States Newsroom/NH Bulletin: Cyberattack on New Hampshire School District Illustrates Growing Threat to States and Localities
WASHINGTON – In case you missed it, States Newsroom, which includes the New Hampshire Bulletin, reported on a U.S. Senate hearing led by Senator Maggie Hassan last week on the need to address the threat of cyberattacks on state and local entities. Sunapee School District’s Superintendent, Russell Holden, was one of the witnesses and discussed the ransomware attack that hit Sunapee School District in 2019.
For coverage highlights of the hearing in States Newsroom, see below or click here.
States Newsroom/NH Bulletin: Cyberattack on New Hampshire school district illustrates growing threat to states and localities
By Laura Olson
WASHINGTON — In October 2019, officials at a small western New Hampshire school district suddenly realized they had a problem on their hands.
The Sunapee School District’s servers, documents and other internal information systems had been locked down by an outside entity demanding a ransom payment.
A cyberattack, like the Colonial Pipeline one that spurred days of shuttered gas stations this spring, had seized the 430-student school district, which has just one full-time IT staffer and a part-time technician.
System backups meant the school district eventually was able to resume its operations without paying ransom to the attackers. But the recovery took nine days and cost more than $40,000 in fees, materials and hardware, according to Russell Holden, the district’s superintendent.
The incident could have resulted in months of lost data if the district hadn’t recently upgraded its backup system, he added.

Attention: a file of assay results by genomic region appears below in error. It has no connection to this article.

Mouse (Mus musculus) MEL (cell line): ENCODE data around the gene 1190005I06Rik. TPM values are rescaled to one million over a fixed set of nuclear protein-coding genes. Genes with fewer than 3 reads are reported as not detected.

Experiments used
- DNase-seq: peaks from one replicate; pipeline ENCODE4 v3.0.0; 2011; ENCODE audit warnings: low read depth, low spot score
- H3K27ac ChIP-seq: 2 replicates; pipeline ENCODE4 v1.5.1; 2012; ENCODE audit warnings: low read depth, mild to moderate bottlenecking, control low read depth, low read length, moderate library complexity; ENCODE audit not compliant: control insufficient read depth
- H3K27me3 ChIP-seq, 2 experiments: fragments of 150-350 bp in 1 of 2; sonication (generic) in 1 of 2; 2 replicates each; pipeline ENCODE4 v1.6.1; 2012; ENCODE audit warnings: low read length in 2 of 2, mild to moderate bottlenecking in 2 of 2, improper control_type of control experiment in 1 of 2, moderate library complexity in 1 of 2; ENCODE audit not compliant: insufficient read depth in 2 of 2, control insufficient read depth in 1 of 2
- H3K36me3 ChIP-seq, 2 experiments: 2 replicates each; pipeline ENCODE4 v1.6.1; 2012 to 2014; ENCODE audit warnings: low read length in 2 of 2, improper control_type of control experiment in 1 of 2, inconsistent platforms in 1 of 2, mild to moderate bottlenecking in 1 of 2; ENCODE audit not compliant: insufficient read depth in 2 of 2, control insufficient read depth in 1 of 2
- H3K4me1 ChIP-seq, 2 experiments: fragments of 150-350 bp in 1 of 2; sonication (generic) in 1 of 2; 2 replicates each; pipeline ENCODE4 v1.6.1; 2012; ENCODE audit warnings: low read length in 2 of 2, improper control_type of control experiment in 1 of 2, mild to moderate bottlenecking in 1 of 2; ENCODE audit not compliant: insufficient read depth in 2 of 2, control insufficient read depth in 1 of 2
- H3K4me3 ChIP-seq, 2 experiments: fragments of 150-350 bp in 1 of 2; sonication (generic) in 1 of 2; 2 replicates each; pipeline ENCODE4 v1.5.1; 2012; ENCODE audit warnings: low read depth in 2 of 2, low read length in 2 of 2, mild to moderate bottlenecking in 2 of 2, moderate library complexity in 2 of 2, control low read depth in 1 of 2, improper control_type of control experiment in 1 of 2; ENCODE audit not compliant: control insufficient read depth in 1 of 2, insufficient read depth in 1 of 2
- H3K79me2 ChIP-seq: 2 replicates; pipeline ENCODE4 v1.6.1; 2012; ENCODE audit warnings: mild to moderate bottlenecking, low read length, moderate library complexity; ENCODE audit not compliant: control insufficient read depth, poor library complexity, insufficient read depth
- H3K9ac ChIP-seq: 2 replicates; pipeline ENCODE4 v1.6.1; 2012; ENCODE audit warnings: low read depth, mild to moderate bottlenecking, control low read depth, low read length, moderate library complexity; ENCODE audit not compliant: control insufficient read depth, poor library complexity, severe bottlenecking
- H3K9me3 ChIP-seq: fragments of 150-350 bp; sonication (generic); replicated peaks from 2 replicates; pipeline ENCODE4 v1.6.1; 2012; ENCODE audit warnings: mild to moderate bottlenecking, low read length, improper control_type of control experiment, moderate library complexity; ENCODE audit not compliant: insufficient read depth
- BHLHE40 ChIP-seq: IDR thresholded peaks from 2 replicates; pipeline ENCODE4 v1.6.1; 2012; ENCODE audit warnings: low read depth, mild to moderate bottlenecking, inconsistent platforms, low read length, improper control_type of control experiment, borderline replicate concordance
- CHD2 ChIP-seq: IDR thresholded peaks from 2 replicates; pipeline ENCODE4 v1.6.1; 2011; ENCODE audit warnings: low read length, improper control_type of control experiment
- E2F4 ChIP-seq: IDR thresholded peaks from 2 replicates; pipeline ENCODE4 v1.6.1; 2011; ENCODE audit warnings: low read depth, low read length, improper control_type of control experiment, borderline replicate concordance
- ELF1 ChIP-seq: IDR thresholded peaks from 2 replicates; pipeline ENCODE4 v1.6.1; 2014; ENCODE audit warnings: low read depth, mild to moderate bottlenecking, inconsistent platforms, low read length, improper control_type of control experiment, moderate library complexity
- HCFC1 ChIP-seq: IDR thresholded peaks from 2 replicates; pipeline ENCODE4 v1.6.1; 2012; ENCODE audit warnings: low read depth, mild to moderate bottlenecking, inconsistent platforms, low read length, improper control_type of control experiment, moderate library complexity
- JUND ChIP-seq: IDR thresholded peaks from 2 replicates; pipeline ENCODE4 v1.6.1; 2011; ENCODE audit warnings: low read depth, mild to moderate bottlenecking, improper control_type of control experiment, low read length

Holden described the district’s ransomware experience during a Senate hearing Thursday, where he and other state and local officials told lawmakers they need more money and communication from the federal government to better mitigate the growing threat of cyberattacks.
The recent ransomware attacks that temporarily paralyzed Georgia-based Colonial Pipeline and major meat producer JBS have highlighted the supply-chain risks of companies falling prey to cyber assaults.
But state and local governments also have been grappling with these threats for years, said Sen. Maggie Hassan, D-N.H., who leads the Senate Homeland Security and Governmental Affairs subcommittee that held Thursday’s hearing.
She cited a 2020 report from cybersecurity services firm BlueVoyant that found a 50 percent increase in cyberattacks on state and local governments between 2017 and 2019, with a tenfold increase during that period in the amount of ransom being demanded to regain access to critical systems.
Successful attacks on those systems can jeopardize critical resources and services. State government agencies maintain databases of citizen data used by law enforcement, and municipalities are responsible for drinking-water systems and 911 call centers.
But as cyber threats have become increasingly common, the money available for preventing and recovering from such attacks has remained sparse. Most states spend only 1 percent to 3 percent of their IT budgets on cybersecurity, compared to 16 percent by federal agencies, according to a survey by Deloitte and the National Association of State Chief Information Officers.
“More investment is needed at all levels of government to strengthen cyber defenses,” Hassan said.
To that end, Hassan pushed a provision that was included in last year’s National Defense Authorization Act that provides each state with a designated cybersecurity coordinator who will act as a bridge to federal cybersecurity resources.
So far, those coordinators have been selected for 30 states, according to a spokeswoman for the federal Cybersecurity and Infrastructure Security Agency.
Hassan also is working to craft a new dedicated grant program for cybersecurity support to state and local governments.
During Thursday’s hearing, local officials said more funding that’s specifically designated for combating cyberattacks would allow for better planning and investment.
[…] Holden, the Sunapee superintendent, said that when the school district was attacked, the local and state police were not able to provide much assistance. It was the district’s insurance company that ultimately aided in connecting them with cyber experts and lawyers. […]
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